CHOOSE Negros. Choose Silay. Yes, we are selling our Island of Sweet Surprises. Silay is our gateway because the Green Airport is here. (Thanks to Manager Mecine Reyes for this prestigious award for Negros). Actually our frontline is Bacolod-Talisay-Silay Tourism Circuit.
I personally met the production people who will be working for the Gen. Miguel Malvar documentary film to be produced with the assistance of Malvar’s great grandson, lawyer Jose Malvar Villegas. For their shooting, they want to consider the heritage houses in Silay. Silay City is fast catching the eyes of movie and television producers because of our heritage houses. The movie “Everyday, I Love You” has given Silay an excellent publicity mileage.
Prof. Fernando N. Zialcita, head of the Cultural Heritage Studies Program and this year’s director of Ateneo Cultural Laboratory is bringing Ateneo students in Silay. The activity for the students aims to let them learn social science concepts and methods of research in non-campus setting. Silay could be something typical because of the influence of hacienda system in governance. It seems that all the mayors of Silay come from the “hacendado” group.
The students are here also to work with the local community and city officials in applying the outcome of their research to current needs. It is good for them to discover the culture of Silay, the Paris of Negros at the turn of the century (19th century) when arts in all fields flourished brought about by the sugar industry. Those were the days that Silaynons got exclusive influence in the cultural landscape of Negros. It was hard for the “a fueras” to have that “I belong feeling” in Silay if he was not from Silay.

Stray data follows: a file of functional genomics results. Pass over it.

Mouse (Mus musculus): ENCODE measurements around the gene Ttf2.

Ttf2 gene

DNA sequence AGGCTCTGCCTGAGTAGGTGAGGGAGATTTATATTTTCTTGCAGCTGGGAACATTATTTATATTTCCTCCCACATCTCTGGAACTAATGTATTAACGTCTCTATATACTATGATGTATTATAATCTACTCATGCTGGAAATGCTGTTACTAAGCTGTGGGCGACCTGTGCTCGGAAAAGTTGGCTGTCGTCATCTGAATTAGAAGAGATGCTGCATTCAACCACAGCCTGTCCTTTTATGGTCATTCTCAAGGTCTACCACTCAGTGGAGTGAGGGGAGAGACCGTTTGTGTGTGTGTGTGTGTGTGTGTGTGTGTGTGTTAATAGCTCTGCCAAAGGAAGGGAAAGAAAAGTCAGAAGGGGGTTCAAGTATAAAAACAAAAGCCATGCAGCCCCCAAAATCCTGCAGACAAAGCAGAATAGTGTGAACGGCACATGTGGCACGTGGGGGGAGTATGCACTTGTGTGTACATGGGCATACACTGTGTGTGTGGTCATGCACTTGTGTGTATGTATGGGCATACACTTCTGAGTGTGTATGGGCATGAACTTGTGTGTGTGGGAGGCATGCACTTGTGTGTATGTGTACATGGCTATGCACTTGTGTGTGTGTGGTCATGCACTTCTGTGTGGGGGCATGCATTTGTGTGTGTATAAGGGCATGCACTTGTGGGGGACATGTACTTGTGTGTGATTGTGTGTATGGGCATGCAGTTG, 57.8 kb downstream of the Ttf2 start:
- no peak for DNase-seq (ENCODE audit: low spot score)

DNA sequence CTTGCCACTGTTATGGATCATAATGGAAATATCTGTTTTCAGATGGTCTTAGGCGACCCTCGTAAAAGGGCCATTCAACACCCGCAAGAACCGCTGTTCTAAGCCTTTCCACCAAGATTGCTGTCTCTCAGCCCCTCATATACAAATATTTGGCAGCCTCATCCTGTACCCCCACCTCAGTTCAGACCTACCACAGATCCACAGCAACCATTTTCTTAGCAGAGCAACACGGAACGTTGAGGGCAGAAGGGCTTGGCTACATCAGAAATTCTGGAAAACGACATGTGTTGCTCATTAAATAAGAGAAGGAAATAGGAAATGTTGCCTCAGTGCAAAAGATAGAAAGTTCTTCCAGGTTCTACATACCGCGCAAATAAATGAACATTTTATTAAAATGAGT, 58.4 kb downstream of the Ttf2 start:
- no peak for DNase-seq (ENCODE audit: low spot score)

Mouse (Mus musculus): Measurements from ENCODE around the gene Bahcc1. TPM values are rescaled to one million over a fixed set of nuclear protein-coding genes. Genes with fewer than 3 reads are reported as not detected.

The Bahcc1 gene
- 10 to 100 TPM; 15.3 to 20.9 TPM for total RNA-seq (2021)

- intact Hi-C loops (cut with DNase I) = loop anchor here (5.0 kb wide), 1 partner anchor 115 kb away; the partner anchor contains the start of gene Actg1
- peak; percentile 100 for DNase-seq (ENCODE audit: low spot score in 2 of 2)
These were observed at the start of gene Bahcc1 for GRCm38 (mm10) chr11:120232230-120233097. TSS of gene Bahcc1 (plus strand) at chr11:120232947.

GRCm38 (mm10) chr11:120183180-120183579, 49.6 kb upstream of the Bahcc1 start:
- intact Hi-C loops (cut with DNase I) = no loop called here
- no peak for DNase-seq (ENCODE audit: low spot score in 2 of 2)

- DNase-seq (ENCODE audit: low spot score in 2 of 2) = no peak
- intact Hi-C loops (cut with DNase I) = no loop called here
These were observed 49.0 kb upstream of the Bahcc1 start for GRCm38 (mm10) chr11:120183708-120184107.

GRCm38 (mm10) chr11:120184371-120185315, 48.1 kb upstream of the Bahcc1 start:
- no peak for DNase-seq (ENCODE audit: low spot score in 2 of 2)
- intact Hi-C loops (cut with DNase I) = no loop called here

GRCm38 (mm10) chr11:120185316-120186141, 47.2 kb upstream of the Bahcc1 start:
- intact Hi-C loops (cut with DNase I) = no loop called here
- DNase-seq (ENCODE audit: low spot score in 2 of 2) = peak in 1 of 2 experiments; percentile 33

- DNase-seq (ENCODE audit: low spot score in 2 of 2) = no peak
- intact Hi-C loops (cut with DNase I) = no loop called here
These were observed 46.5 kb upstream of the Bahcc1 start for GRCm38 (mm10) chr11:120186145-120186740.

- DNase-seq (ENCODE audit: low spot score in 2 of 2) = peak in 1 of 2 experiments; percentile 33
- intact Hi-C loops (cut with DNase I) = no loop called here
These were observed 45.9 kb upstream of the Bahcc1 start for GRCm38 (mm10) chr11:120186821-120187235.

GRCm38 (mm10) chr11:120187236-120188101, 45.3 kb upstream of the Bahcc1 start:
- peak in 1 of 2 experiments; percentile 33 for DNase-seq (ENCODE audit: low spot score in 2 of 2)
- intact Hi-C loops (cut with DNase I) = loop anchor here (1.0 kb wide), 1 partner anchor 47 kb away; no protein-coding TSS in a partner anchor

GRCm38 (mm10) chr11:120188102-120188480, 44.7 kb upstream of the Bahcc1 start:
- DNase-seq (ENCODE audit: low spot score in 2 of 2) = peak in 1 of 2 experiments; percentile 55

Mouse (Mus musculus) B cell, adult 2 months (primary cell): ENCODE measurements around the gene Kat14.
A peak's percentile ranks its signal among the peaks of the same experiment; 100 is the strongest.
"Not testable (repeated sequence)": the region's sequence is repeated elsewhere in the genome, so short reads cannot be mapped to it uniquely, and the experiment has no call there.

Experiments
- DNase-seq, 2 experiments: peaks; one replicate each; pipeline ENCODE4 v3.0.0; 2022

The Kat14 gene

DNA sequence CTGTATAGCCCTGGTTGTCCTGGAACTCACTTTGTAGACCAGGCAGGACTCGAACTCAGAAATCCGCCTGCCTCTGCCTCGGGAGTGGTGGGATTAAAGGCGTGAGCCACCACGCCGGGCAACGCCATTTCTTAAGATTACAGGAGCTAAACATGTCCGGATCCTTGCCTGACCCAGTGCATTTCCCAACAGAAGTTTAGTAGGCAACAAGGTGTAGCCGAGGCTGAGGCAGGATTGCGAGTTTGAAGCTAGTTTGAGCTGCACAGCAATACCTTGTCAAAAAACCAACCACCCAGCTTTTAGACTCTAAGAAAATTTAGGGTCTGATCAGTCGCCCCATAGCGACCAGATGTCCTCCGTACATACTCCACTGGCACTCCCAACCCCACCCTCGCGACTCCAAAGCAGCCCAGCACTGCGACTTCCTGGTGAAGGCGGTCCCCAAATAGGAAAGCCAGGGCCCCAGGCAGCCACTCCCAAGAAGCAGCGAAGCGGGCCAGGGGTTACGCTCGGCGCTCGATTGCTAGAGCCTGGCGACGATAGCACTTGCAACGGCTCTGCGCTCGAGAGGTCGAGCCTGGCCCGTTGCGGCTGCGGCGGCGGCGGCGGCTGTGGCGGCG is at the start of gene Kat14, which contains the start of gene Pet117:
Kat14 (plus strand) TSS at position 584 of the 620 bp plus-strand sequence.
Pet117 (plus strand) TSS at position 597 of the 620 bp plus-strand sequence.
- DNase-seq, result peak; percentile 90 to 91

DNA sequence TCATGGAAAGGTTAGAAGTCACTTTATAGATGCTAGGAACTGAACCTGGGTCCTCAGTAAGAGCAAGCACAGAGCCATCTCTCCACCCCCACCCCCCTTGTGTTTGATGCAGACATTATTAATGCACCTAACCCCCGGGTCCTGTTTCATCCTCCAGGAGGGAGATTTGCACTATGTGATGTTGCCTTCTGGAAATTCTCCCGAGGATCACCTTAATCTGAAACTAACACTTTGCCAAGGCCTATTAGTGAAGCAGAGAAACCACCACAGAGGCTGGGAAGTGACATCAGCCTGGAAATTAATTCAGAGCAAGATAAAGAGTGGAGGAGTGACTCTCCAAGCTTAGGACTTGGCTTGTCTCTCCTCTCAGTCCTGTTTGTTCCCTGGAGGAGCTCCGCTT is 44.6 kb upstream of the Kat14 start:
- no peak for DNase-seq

It was not superiority complex. It was just a social advancement by migration and development. That was just the beginning of an era when the “progresivos” of Jaro and Molo (in Iloilo) exploited the fertile lands of Negros to become haciendas (1840). Pueblo de Silay was a model, a trend setter in art, fashion, food, and way of thinking. While other towns were still in crude agriculture, Silay was already starting its trade, commerce, industry and tourism.
The Ateneans are here also to identify aspects of local heritage that are assets in a cultural world. Our programs and projects are preparing our people not just to be barangay athletes but global warriors. Silay City has more than 3,000 scholars who in proper time will be our ambassadors of culture for the world. Our rondalla ensemble has represented the country in international music festivals in Scotland, China, Singapore and Taiwan (recently).
Tourists come to Silay to discover our food and other delicacies. We are “Banwa sang Dulce.” They are here for the only existing “iron dinosaurs” (steam locomotives) in the Philippines at Hawaiian Philippine Company. Our shoreline restaurants in Barangay Balaring (fishermen’s village) speak of toothsome delight coming from the sea. Our organic farms manifest our desire for healthy living. Our biodiversity is well protected in Patag (part of North Negros National Park).
Our “Negros Sugar Story” features the life histories of key players in the industry”… the sugarcane planters (“hacendados”, “hacenderos”), the sugarcane worker (“dumaan,” “sacadas”), the millers (represented by Hawaiian-Philippine Company), sugar traders (the businessmen), and the consumers (buying public, and those engaging in food business).
Our culinary heritage is embodied in the long list of Silay delicacies… piaya de Silay, lumpia-ubod, guapple pie, buko pie, pili square, empanada, panyo-panyo, dulcegatas, kalamayhati, bitso-bitso, puto lanson, sundol, ibosmais, and more. Silay has a barter market of delicious but not expensive “kalan-unon.” It is happening every day (6 to 9 a.m.) at public market.
The students from Manila will be exposed to the 29 heritage houses identified by the National Heritage Commission as architectural landmarks. Most of them are the “obra maestra” of our “maestros de obra.” They range from “Art Noveau” to “Art Deco” (or combination of both. Houses may date back to the Spanish Colonial Period to the Early American Period.
Part of our “Negros Story” is the actual life in the haciendas where students may discover for themselves religious rituals, “serohano” healing, traditional farming, and the food of the hacienda workers dwelling in “sacada” quarters. All these are worth knowing and deserve a place for their modules. Silay is one laboratory where life is sweet and the past is forever.